The problem description is in fact pretty lousy. So don't feel bad about not getting it ...

You are given a force field #vec F(x,y,x)# and you are asked to calculate the net outward flux through the surface bounding the region #D:1\le\rho\le3#.

#\rho=\sqrt{x^2+y^2+z^2}# is nothing but the the magnitude of the radius vector #vec r = x\hati + y\hatj + z\hatk#.

**What is this Region?**: Consider a surface represented as #\rho=a.#

#\rho=a;\qquad \rightarrow \rho^2=a^2; \qquad x^2+y^2+z^2 = a^2,# which represents a sphere of radius #a# units.

So the region #D:1\le\rho\le3# is the volume bounded between the spheres of radii #\rho_1=1# and #\rho_2=3#. The surfaces bounding this volume are the inner surface of the inner sphere (#\rho_1=1#) and the outer surface of the outer sphere (#\rho_2=3#).

**Flux Calculation on a spherical surface**: From the form of the field vector it is clear that the field is spherically symmetric, meaning the magnitude of the field vector is a constant on the surface of a sphere and the field vector is directed radially.

#vecF(x,y.z) = (x\hati+y\hatj+z\hatk)/\rho^3 = vecr/\rho^3 = (\rho\hatr)/\rho^3 = +1/\rho^2\hatr;#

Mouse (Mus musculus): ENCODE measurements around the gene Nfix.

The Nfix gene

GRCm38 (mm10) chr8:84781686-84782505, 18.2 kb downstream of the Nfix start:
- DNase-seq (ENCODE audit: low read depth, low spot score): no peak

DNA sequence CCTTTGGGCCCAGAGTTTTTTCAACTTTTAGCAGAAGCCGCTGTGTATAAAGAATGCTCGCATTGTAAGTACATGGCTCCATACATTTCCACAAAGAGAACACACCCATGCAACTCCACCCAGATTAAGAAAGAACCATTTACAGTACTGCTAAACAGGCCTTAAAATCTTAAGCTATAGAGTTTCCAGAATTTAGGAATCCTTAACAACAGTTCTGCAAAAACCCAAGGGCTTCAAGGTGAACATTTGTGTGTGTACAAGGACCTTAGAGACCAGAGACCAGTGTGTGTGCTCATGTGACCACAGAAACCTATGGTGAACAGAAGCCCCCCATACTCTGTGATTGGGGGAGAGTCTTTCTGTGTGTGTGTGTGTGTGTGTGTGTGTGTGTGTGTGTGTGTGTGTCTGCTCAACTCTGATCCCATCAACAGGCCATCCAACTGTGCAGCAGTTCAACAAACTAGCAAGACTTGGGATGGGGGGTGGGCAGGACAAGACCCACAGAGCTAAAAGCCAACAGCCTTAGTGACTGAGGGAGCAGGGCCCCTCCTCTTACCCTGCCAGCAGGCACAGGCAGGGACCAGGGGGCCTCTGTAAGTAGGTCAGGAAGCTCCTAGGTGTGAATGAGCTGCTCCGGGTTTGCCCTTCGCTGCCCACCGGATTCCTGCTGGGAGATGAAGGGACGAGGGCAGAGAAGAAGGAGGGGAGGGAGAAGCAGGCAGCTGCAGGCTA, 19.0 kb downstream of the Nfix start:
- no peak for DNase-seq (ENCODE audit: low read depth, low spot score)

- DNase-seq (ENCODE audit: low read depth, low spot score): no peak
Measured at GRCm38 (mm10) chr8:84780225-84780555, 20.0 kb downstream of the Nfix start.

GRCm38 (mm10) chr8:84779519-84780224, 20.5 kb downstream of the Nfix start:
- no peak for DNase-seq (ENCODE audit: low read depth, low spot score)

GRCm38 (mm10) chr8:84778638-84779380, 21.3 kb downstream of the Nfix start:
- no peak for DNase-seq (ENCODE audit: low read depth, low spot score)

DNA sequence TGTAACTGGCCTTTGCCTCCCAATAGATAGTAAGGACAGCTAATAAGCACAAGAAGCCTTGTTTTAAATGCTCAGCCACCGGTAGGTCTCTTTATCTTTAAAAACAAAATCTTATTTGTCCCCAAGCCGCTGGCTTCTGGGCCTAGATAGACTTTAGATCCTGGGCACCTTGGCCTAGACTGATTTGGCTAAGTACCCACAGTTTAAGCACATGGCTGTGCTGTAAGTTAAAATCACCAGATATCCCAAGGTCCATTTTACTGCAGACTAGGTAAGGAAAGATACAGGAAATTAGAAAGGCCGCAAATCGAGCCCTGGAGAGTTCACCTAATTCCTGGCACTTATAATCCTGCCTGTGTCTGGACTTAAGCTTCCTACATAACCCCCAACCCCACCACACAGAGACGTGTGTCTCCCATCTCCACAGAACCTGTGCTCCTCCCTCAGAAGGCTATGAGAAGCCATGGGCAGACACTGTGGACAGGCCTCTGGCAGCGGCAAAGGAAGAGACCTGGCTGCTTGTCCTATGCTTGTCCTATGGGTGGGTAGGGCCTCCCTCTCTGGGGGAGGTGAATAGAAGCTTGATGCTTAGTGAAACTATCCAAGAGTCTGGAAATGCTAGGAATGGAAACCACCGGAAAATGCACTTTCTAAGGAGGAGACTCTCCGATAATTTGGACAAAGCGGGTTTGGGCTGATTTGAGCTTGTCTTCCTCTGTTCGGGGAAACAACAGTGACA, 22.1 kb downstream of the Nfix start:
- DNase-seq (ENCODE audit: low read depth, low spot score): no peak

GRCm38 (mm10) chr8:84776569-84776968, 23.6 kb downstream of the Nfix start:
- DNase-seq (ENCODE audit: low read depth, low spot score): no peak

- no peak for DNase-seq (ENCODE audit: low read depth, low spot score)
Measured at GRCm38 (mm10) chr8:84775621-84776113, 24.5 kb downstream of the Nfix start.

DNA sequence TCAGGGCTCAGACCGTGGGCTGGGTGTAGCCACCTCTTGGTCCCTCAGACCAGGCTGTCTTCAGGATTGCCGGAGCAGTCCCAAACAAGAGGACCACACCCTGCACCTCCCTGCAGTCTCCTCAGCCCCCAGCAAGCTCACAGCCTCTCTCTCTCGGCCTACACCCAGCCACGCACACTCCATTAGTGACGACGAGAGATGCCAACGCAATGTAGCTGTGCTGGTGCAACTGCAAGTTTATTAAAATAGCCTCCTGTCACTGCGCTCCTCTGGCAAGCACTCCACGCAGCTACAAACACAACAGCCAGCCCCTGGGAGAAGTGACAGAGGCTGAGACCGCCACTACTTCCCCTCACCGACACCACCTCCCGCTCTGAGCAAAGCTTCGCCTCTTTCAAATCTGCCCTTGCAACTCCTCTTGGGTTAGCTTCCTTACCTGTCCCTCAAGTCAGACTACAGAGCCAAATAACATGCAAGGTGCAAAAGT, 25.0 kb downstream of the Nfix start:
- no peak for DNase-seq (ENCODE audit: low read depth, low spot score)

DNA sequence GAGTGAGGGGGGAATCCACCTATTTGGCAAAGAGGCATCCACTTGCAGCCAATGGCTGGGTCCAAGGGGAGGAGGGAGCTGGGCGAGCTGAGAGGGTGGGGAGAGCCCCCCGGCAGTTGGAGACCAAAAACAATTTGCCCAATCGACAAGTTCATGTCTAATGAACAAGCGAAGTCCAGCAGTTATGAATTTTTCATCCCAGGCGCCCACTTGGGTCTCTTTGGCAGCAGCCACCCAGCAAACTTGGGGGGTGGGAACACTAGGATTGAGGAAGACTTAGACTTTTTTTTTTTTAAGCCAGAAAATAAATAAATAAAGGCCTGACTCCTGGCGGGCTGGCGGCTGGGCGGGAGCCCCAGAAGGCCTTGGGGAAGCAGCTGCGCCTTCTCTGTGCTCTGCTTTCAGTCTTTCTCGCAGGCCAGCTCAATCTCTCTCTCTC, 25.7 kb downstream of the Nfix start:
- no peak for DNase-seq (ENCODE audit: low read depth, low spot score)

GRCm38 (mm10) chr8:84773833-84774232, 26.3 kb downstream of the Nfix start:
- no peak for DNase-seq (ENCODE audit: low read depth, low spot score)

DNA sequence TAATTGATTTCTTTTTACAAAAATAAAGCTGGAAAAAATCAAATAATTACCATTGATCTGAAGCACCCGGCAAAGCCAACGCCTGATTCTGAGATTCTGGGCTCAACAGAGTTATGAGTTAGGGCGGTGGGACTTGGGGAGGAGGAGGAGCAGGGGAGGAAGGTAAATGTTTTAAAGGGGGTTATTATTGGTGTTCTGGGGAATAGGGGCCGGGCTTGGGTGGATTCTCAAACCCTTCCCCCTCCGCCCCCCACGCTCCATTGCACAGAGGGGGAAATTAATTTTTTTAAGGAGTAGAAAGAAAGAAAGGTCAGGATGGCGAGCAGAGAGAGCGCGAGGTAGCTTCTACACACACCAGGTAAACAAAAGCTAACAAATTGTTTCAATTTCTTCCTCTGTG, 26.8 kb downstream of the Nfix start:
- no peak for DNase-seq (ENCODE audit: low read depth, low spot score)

Positive sign indicates that the field vector is directed radially outward.

To calculate the flux on the surface of a sphere, just calculate the constant field strength on that surface and multiply it by the surface area of that sphere.

Flux carry a sign. If the surface normal is parallel to the field vector, flux is positive. If the surface normal is anti-parallel to the field vector, flux is negative.

**Flux Through Inner Sphere**: Magnitude of this field on the surface of the inner sphere is #F_1#. The surface normal is directed radially inward and the field is directed radially outward. The surface normal and the field vector are thus anti-parallel and so the flux is negative.

#F_1 = |vecF_1| = |\hatr|/\rho_1; \qquad dvecs_1 = -ds_1\hatr#

#\Phi_1 = \oint_{S_1:\rho_1}vecF.dvecs = -\oint_{S_1:\rho_1}F_1.ds = -F_1\oint_{S_1:\rho_1}ds#

#\Phi_1 = -(1/\cancel{rho_1^2})(4\picancel{\rho_1^2}) = -4\pi# ...... (1)

**Flux Through Outer Sphere**: Magnitude of this field on the surface of the outer sphere is #F_2#. The surface normal is directed radially outward and the field is also directed radially outward. The surface normal and the field vector are thus parallel and so the flux is positive.

#F_2 = |vecF_2| = |\hatr|/\rho_2; \qquad dvecs_2 = +ds_2\hatr#

#\Phi_2 = \oint_{S_2:\rho_2}vecF.dvecs = +\oint_{S_2:\rho_2}F_2.ds = +F_2\oint_{S_2:\rho_2}ds#

#\Phi_2 = +(1/\cancel{rho_2^2})(4\picancel{\rho_2^2}) = +4\pi# ...... (2)

Total Flux, #\quad \Phi_{"tot"} = \Phi_1 + \Phi_2 = -4\pi + 4\pi = 0#.

**Note**: The field strength dilutes as #1/\rho^2# and the surface area is proportional to #\rho^2#, making the flux independent of the radius of the sphere. So the flux through both the inner and outer sphere have the same magnitude. But it changes sign and so they cancel each other to give a net flux of zero.